It was kind of you to say my article was ‘interesting’ on ‘the value (or otherwise) of the overseas aid budget.’ As I argued, it defies all logic to commit Britain to an arbitrary spending target that means we must dole out 0.7 per cent of national income. ‘In what other areas of government do we start not by asking what we want to achieve, but how much of our national income we want to dispense?’ I asked. That was true then and it is even truer today.

Read more …

If Trump’s opponents don’t learn from Corbyn’s catastrophe, The Donald’s guaranteed four more years

By Lord Ashcroft

This article first appeared in the Mail on Sunday on 16 February 2020.

“They take our votes for granted and think we were born yesterday.” So said a former Labour voter last month in the North East of England, reflecting on what had become of the party he once regarded as his own. While Labour had once been for “normal working people, who pay for their house, pay for their car,” it was now mostly for “young people and students, and the unemployed” – that or “middle-class radicals,” and “people in London who go on marches to get rid of Brexit.”

Such views, which emerged in the research for Diagnosis of Defeat, my new report on where Labour stands with the voters following its worst defeat since 1935, tell us even more about the party’s predicament than the election result itself.

Read more …

Labour are in a pickle, but the Tories must keep their heads down: lessons from my new polling report

By Lord Ashcroft

Many Conservatives reading Diagnosis of Defeat, my polling report on the Labour Party’s predicament, will probably have felt a flicker of schadenfreude. It is certainly true that Labour have very deep-rooted problems that go well beyond Brexit and Jeremy Corbyn, the proximate causes of their disastrous defeat. The belief among former Labour supporters that the party had ceased to represent them while taking their votes for granted had been growing for many years, as they explained in devastating detail in my post-election focus groups.

Worse still, the voters who deserted Labour see the party’s problems in a completely different light from that of many of the members who will decide its future. While Labour “defectors” said they did not want Corbyn to be Prime Minister, distrusted Labour’s policies and felt the party did not listen to them – not least because it had tried to stand in the way of Brexit – members were more likely to blame the media, Conservative lies, and the voters, as well as Brexit for dominating an election in which they felt they would otherwise have been on stronger ground.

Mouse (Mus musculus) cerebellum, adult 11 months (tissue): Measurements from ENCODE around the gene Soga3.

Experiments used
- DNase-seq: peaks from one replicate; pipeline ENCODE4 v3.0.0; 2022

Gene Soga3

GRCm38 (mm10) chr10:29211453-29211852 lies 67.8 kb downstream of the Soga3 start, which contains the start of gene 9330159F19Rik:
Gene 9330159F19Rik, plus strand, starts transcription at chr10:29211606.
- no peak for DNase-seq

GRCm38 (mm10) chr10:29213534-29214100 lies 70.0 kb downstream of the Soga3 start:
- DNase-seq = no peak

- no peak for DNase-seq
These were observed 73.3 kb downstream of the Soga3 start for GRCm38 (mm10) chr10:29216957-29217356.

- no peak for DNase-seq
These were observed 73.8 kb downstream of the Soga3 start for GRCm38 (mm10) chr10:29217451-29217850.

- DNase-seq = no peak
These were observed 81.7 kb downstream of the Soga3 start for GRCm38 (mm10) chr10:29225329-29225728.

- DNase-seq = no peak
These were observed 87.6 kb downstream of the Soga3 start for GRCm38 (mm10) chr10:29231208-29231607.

Read more …

Diagnosis of Defeat: Labour’s Turn to Smell the Coffee

By Lord Ashcroft

After the Conservatives lost their third consecutive election in 2005, I published Smell the Coffee: A Wake-Up Call for the Conservative Party. I felt that the Tories had failed to grasp the reasons for their unpopularity and needed a serious reality check if they were ever to find their way back into government. With Labour now having been rejected by the voters four times in a row, I thought it was time to do the same for them.

No doubt some will be suspicious of my motives. I’m a Tory, after all – indeed, a former Deputy Chairman of the party. There are two answers to that. The first is that the country needs a strong opposition. Britain will be better governed if those doing the governing are kept on their toes. Moreover, at its best, the Labour Party has been a great force for decency, speaking up for people throughout the country and ensuring nobody is forgotten. We need it to reclaim that role.

Read more …

See the February issue of Britain at War for Lord Ashcroft’s new bravery article

By Lord Ashcroft

Lord Ashcroft KCMG PC has had his latest “hero of the month” article published in Britain at War, the country’s best-selling military history monthly magazine.

The February issue of the magazine has four pages on the life and career of Wing Commander Hugh Malcolm, who was decorated with the Victoria Cross (VC) for outstanding bravery in the skies during the Second World War.

Born in Broughty Ferry, Dundee, Malcolm was commissioned into the RAF in December 1937. In May 1939, shortly before the outbreak of war, he was so badly injured in a crash during a practice flight that he was told he would never fly again. (more…)